Scientists from the University of Central Florida have created a way to control the speed of light, in a sensational new experiment.
The new study, published in the journal Nature Communications details how scientists not only managed to speed up a pulse of light and also slow it down but they also successfully made it travel backward.
This achievement is an important step that could one day lead to more efficient optical communication since the technique could be used to alleviate data congestion and prevent the loss of information.
And with more and more devices online and data transfer speeds increasingly higher, this type of control will be necessary, according to the authors.
Previous attempts to control the speed of light have included passing light through various materials to adjust its speed.
However, the new technique allows the speed to be adjusted for the first time in the open, without using any material to accelerate it or slow it down.
“This is the first clear demonstration of controlling the speed of a pulse light in free space,” explained study co-author Ayman Abouraddy, a professor in UCF’s College of Optics and Photonics.
“And it opens up doors for many applications, an optical buffer being just one of them, but most importantly it’s done in a simple way, that’s repeatable and reliable.”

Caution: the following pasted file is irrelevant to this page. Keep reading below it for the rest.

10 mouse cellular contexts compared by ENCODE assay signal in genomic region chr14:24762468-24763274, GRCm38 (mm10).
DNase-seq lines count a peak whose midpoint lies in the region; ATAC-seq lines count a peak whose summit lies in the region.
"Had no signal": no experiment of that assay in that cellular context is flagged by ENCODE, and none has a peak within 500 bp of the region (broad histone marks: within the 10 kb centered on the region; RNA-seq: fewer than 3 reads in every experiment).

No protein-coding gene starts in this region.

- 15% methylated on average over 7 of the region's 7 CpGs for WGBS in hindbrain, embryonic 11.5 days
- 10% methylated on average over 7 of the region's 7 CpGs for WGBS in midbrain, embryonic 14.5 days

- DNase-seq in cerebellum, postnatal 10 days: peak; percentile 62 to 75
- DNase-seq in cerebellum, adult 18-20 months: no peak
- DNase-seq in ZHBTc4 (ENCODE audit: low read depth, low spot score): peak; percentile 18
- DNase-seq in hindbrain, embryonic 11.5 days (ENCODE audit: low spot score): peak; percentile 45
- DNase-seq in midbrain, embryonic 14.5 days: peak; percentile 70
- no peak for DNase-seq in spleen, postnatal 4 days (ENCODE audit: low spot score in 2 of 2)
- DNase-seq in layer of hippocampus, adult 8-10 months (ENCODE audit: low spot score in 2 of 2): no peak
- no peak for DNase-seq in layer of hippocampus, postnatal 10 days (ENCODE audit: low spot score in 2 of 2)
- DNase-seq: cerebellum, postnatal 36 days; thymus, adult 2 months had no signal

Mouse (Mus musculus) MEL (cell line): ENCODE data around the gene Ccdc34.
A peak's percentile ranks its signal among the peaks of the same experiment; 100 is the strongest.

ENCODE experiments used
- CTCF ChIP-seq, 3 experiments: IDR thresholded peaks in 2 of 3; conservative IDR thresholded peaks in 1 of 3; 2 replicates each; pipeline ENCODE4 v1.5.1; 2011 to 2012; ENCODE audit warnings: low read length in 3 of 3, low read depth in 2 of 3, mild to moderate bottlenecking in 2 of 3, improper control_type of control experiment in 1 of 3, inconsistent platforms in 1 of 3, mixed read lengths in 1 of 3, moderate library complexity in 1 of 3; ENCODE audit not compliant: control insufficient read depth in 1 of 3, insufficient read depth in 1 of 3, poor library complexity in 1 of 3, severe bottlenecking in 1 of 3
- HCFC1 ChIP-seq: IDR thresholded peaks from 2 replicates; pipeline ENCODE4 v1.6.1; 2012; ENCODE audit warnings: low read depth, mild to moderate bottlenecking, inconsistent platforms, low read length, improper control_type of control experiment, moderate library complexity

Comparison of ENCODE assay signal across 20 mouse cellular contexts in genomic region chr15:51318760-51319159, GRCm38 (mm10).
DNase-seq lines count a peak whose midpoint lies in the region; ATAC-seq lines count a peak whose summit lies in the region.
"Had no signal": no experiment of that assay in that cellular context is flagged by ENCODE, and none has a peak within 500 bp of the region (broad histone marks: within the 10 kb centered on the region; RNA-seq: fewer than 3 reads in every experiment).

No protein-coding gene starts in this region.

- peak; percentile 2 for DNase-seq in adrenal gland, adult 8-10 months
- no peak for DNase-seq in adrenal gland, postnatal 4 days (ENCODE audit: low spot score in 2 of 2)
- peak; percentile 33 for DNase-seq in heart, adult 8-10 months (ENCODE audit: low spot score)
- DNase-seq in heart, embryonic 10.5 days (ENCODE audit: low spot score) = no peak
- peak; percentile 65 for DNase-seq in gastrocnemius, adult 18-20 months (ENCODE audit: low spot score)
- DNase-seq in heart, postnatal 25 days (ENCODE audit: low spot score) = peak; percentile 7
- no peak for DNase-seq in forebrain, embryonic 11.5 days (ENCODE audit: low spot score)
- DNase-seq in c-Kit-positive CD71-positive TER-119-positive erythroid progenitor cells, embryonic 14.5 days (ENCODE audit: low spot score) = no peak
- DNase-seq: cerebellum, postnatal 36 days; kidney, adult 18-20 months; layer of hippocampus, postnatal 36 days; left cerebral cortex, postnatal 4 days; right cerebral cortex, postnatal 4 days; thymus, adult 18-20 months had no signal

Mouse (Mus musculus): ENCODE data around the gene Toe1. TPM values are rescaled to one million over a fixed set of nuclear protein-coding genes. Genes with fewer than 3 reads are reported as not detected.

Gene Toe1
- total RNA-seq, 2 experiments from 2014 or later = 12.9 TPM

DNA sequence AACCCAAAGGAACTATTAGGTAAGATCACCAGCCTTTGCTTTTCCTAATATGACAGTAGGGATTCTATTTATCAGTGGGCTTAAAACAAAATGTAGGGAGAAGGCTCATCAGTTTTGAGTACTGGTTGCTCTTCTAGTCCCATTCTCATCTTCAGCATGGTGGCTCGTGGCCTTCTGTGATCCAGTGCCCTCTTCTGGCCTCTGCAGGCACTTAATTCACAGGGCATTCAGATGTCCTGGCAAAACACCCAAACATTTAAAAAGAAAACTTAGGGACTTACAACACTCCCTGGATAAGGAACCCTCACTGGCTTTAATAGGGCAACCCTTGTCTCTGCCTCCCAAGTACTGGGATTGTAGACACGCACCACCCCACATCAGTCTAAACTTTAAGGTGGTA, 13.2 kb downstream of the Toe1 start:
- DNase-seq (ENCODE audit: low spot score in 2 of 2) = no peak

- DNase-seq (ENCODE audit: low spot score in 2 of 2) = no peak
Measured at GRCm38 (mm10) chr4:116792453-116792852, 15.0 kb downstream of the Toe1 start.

In the new study, the researchers successfully demonstrated that they had the ability to seed up a pulse of light up to 30 times the speed of light, slow it down to half the speed of life, and also make it travel backward.
This was achieved with the help of a device known as a spatial light modulator, an instrument that allowed scientists to mix the space and time properties of light, which allowed them to take control f the velocity of the pulse of life.
“We’re able to control the speed of the pulse by going into the pulse itself and reorganizing its energy such that its space and time degrees of freedom are mixed in with each other,” Abouraddy said.
“We’re very happy with these results, and we’re very hopeful it’s just the starting point of future research,” he said.